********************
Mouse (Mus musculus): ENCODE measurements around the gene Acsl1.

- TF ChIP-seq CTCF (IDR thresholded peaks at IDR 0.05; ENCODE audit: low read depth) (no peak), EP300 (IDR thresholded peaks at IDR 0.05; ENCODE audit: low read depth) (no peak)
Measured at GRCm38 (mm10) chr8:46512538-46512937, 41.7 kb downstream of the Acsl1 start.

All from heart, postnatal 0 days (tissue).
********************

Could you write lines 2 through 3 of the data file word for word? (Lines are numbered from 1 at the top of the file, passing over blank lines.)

- TF ChIP-seq CTCF (IDR thresholded peaks at IDR 0.05; ENCODE audit: low read depth) (no peak), EP300 (IDR thresholded peaks at IDR 0.05; ENCODE audit: low read depth) (no peak)
Measured at GRCm38 (mm10) chr8:46512538-46512937, 41.7 kb downstream of the Acsl1 start.